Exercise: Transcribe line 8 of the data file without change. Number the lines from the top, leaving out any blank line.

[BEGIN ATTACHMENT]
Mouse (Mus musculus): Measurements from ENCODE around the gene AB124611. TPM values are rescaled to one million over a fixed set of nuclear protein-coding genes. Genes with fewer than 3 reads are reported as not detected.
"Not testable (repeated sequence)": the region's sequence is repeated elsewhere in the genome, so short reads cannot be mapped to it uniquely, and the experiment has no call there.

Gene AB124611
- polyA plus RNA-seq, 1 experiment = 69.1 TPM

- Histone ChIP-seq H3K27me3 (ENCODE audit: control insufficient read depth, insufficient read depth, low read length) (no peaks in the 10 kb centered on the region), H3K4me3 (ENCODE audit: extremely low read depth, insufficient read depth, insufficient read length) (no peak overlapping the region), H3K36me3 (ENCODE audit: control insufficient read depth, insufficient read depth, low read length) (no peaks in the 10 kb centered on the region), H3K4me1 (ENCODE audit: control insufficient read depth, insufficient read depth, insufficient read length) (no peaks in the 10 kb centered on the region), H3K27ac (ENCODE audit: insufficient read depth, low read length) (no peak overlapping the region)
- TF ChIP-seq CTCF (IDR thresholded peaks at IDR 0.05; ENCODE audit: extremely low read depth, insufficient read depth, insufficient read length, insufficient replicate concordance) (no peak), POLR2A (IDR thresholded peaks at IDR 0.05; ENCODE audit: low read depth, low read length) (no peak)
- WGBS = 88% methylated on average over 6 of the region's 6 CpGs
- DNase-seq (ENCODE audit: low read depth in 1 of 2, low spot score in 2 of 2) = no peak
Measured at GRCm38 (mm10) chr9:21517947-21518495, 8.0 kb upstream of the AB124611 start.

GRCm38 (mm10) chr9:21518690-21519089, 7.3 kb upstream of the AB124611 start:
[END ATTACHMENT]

- DNase-seq (ENCODE audit: low read depth in 1 of 2, low spot score in 2 of 2) = no peak